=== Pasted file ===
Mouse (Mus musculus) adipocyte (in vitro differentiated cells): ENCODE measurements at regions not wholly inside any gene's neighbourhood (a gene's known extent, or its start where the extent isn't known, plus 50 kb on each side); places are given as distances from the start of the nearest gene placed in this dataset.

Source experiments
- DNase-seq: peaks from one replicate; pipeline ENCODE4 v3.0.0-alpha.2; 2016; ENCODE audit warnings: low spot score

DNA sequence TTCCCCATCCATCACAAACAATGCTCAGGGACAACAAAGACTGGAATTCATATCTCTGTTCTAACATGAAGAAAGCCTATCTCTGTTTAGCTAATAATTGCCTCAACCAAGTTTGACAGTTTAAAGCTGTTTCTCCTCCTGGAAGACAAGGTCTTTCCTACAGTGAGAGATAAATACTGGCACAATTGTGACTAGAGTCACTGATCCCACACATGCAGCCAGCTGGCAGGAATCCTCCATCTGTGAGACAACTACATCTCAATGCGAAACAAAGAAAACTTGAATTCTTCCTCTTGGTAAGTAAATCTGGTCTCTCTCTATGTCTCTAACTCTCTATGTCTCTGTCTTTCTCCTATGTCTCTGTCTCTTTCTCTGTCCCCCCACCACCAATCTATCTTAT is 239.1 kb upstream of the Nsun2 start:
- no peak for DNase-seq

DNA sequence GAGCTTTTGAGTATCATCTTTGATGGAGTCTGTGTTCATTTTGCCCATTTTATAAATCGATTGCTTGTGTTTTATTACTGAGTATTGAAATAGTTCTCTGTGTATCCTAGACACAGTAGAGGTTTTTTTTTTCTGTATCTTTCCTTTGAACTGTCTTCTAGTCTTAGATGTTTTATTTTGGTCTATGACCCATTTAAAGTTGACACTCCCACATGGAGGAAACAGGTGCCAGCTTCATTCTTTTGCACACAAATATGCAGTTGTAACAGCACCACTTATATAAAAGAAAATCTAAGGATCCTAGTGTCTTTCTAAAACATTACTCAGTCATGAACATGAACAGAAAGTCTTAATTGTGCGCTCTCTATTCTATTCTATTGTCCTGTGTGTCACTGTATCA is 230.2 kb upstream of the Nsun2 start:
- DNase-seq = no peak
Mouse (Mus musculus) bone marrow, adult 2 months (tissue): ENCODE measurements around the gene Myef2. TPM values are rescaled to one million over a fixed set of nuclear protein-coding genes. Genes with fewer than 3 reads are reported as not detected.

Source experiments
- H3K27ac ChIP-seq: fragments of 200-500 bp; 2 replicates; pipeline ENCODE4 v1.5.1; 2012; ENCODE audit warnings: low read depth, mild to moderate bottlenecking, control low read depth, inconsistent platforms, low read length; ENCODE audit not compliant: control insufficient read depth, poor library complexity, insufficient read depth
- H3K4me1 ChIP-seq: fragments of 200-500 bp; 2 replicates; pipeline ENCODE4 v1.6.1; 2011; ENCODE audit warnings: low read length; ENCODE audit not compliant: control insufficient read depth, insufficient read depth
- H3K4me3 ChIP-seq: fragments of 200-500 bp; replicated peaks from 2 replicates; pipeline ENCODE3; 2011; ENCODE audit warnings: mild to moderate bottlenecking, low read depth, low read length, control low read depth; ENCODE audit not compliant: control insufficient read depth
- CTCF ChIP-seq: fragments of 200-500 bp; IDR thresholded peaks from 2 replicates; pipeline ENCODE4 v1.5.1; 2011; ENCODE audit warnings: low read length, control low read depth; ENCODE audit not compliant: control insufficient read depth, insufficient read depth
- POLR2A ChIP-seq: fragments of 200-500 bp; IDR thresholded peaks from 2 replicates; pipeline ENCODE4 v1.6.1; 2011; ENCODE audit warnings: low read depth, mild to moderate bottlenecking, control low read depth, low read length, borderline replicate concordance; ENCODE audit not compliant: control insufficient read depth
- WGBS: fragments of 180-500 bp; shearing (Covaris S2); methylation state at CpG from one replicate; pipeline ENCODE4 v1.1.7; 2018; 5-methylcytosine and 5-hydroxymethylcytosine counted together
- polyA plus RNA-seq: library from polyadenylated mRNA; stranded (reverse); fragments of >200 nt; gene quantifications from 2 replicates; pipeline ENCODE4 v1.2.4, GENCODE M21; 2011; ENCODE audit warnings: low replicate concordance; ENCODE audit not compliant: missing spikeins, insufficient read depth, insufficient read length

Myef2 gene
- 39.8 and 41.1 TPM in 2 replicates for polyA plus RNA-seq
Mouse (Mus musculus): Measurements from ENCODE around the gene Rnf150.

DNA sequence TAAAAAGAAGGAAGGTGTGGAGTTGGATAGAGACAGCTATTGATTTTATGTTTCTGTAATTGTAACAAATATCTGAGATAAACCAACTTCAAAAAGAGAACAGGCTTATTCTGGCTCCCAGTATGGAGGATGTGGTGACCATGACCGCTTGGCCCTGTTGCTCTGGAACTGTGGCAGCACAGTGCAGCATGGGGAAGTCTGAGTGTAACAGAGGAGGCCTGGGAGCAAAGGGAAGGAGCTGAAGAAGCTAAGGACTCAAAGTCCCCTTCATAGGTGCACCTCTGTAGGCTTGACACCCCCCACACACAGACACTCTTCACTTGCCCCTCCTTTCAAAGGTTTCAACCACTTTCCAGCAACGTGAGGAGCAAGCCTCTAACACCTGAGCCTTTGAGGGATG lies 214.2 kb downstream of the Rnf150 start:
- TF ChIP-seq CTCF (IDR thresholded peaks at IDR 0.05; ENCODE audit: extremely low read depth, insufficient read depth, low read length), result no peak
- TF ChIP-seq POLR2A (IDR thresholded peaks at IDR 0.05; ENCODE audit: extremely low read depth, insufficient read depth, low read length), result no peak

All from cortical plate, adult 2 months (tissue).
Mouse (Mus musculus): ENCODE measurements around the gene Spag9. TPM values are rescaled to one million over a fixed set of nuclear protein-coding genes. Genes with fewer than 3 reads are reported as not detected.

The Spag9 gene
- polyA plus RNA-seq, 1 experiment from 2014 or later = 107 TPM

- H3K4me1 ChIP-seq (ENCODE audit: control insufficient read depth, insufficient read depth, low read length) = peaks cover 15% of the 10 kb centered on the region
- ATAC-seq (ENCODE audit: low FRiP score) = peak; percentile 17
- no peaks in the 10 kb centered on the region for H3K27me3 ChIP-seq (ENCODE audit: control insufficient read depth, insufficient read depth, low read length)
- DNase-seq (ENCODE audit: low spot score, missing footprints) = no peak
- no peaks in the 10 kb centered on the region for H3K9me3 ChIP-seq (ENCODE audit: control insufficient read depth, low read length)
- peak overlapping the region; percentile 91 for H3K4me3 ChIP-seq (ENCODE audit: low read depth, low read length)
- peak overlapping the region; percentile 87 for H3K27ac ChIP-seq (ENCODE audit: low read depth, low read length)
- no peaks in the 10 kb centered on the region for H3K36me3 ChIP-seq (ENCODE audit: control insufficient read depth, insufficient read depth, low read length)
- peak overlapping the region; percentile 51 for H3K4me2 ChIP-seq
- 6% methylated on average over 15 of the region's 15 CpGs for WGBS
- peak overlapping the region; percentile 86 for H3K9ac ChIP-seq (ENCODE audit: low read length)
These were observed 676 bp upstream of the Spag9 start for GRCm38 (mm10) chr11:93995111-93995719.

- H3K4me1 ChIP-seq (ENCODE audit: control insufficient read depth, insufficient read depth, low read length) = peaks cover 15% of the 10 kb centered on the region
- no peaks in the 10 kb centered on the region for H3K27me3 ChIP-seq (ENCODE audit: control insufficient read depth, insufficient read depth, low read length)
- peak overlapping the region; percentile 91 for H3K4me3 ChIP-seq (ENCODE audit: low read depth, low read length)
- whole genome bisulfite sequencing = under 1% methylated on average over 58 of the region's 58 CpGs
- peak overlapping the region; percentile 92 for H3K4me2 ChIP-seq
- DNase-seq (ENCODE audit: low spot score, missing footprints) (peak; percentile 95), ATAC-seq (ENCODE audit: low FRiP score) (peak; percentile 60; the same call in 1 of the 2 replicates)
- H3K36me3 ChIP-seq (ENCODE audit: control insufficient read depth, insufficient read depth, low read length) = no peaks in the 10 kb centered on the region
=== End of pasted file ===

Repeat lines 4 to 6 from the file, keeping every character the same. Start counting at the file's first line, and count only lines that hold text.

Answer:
DNA sequence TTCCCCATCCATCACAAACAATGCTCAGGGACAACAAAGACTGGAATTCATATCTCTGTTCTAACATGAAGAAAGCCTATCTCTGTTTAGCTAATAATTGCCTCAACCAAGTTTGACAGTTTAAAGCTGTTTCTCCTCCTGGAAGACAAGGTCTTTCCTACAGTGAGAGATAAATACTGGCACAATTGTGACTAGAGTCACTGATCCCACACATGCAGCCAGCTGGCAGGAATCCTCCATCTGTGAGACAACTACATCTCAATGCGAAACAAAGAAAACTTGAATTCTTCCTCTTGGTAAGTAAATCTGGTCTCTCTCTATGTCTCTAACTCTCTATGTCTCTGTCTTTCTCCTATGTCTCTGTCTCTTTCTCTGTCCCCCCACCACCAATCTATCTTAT is 239.1 kb upstream of the Nsun2 start:
- no peak for DNase-seq

DNA sequence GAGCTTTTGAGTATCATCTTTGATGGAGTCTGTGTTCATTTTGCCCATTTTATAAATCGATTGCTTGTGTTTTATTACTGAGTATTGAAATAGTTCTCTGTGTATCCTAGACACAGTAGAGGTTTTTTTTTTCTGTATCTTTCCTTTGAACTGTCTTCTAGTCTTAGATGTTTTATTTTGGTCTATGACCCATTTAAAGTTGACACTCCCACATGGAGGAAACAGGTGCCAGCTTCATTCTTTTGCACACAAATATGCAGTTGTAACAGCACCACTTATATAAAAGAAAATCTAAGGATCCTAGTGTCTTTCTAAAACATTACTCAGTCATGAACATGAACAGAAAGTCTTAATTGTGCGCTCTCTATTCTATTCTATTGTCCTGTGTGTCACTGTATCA is 230.2 kb upstream of the Nsun2 start: